By Budd Bailey, Buffalo Sports Page Columnist

I spent much of last week watching playoff games in high school basketball, as it was “Championship Week.” Teams played for the right to become Section VI champions. I saw seven girls’ games and two boys’ contests; you gotta keep busy when the Sabres are on the road.

There are three main joys to such a week. The first is that I get to see some old acquaintances  again. I covered the previous two girls high school seasons, and the administrators and coaches are generally good, friendly people. The kids seem to be in good hands, as far as I can tell.

The second is that the games are dramatic. It’s a best-of-one: the winner advances in the state tournament and the loser goes home to get ready for spring sports, club play or Netflix-watching. The students aren’t as good as hiding their emotions as their college and professional counterparts, and their excitement or sorrow (depending on the result) is unfiltered. You make a key basket or turnover at the wrong time, and you own that play for a long time. It can be cruel, but it’s the part of the bargain of playing at that level.

The third is the chance to see players improve. It might not be as obvious to someone who watches a season’s worth of games, but going a year between views can add a little perspective in judging the state of development.


In the seven girls’ games that I saw, three players jumped out at me. Angel Parker of Cardinal O’Hara is a 5-foot-6 guard who was handed the keys to the team after Anndea Zeigler graduated and went for Canisius. Parker leads the team in points and assists, although the numbers aren’t overwhelming because the Hawks win a lot of blowouts and the junior often exits the game early. Parker can get a shot anytime and anywhere she wants.

Then there’s Micaela Ryan of Sacred Heart, who checks in at over 6 feet but can play just about any position. Not only does she grab plenty of rebounds, but the ball goes to her for care when opponents’ defensive pressure ramps up. Ryan will play college ball at Elon.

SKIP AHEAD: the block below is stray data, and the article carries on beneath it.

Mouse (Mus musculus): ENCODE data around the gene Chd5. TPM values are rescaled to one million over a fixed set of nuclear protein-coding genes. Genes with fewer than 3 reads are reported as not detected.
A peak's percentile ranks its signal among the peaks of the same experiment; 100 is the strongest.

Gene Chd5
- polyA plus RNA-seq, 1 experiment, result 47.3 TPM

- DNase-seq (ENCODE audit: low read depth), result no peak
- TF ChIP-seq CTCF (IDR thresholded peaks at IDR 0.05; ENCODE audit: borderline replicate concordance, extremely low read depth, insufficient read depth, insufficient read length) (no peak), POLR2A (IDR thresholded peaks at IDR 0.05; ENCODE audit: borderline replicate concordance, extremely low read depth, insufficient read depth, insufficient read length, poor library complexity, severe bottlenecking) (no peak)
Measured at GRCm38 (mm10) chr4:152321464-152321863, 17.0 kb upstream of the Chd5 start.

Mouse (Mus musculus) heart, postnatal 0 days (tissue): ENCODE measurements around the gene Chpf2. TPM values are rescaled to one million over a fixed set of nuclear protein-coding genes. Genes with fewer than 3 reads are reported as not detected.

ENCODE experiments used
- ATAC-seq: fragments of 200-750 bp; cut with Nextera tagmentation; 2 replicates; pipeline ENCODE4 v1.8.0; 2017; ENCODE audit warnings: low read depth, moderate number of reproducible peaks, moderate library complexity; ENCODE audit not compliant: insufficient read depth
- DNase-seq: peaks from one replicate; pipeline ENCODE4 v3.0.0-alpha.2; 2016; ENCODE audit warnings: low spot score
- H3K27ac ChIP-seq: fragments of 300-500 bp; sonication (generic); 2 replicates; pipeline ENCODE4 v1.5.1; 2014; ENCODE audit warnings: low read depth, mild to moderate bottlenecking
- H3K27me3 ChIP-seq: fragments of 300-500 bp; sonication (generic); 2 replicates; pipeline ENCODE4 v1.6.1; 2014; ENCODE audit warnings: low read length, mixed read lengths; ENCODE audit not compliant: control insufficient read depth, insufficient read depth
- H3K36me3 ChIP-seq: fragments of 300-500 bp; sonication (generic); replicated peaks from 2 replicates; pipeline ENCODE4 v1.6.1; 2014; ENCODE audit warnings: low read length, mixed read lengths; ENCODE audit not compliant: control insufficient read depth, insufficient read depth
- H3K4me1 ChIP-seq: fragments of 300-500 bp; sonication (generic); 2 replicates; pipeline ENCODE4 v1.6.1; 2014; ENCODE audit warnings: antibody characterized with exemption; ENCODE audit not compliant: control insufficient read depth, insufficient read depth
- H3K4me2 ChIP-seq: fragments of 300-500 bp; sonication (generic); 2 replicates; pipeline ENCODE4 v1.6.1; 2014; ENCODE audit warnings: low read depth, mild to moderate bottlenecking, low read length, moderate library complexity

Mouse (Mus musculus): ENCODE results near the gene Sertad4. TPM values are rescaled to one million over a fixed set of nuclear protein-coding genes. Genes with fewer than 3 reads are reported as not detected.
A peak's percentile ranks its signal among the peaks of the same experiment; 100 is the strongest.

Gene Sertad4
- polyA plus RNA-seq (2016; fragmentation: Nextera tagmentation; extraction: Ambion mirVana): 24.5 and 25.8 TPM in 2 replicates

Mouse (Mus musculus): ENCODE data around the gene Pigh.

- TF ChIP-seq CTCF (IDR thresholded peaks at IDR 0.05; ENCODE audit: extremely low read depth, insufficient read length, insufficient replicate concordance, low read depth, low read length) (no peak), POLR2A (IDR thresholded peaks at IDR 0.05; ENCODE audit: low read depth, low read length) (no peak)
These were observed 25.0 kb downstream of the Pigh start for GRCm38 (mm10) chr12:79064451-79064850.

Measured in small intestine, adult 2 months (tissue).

Finally, there’s Amari DeBerry, a freshman who plays center for Williamsville South. She’s a special case.

It’s tough to miss DeBerry on the court, because she’s about 6-5. That height can make a huge difference in a game. Sometimes opponents think about taking a shot, but see DeBerry lurking in the area and then quickly pass off. Those other players know that an attempt to score will rarely reach its destination. DeBerry can play free safety on defense during a press, allowing teammates to take chances in the knowledge that help is only a handful of yards down the court.

On offense, DeBerry made a statement about her range of abilities in the first two minutes of the Section VI, A-1 final. She made a couple of nice moves in the low post to score after getting herself in position to accept an entry pass. Then DeBerry launched a three-pointer from the top of the key, and it swished.


The freshman is finishing up her third season on the varsity. I didn’t see her in seventh grade, but she obviously has worked on her game in the past year. DeBerry seems more confident in her moves around the basket, and is less foul-prone defensively. It’s almost like she’s growing up, which of course she is.

The rules are the same in women’s college basketball as they are in the men’s game: Height matters. Universities will go just about anywhere for someone who is tall and agile – even if enrollment is more than three years away. Representatives from teams from power conferences are already said to be making the trek to Williamsville South’s Main Street campus for a look.

And when those coaches get there, they have to ask themselves the unanswerable. How good is DeBerry going to become by the time she enters college?

Based on what we know now, DeBerry looks like someone who can earn an athletic scholarship after graduating from high school. (Note to Amari: Be sure to study along the way.) Who knows if someone like Geno Auriemma of Connecticut will show up at her front door some day? On-court thrills also figure to be in her future. She also looks like a player that will help the Billies go deep into the playoffs year after year. They have a date in the Far West Regionals on Saturday, so they are only a win away from making the state’s final four.

DeBerry also looks like a player that is going to be asked about her college plans about 6,000 times in the next few years. She might be getting 60,000 text messages and several hundred packages in the mail to go with it. Amari will get sick of it all at times, I’d bet, but that’s all part of the bargain too.

The possibilities are endless, but we’ll just have to wait for the next three years to go by to find out how the story turns out. In the meantime, it will be fun to watch DeBerry’s personal journey from a distance. Let’s hope there’s a happy ending for her in 2021.

Budd Bailey

Budd Bailey has been involved in almost every aspect of the local sports scene for the last 40 years. He worked for WEBR Radio, the Buffalo Sabres' public relations department and The Buffalo News during that time. In that time he covered virtually every aspect of the area's sports world, from high schools to the Bills and Sabres and everything in between. Along the way, Budd served as a play-by-play announcer for the Bisons, an analyst for the Stallions, and a talk-show host. He won the National Lacrosse League's Tom Borrelli Award as the media personality of the year in 2011, and was a finalist for that same award in 2017. Budd's seventh and eighth books, one on the Transcontinental Railroad and the other about Ichiro Suzuki, are scheduled to be released in the fall.

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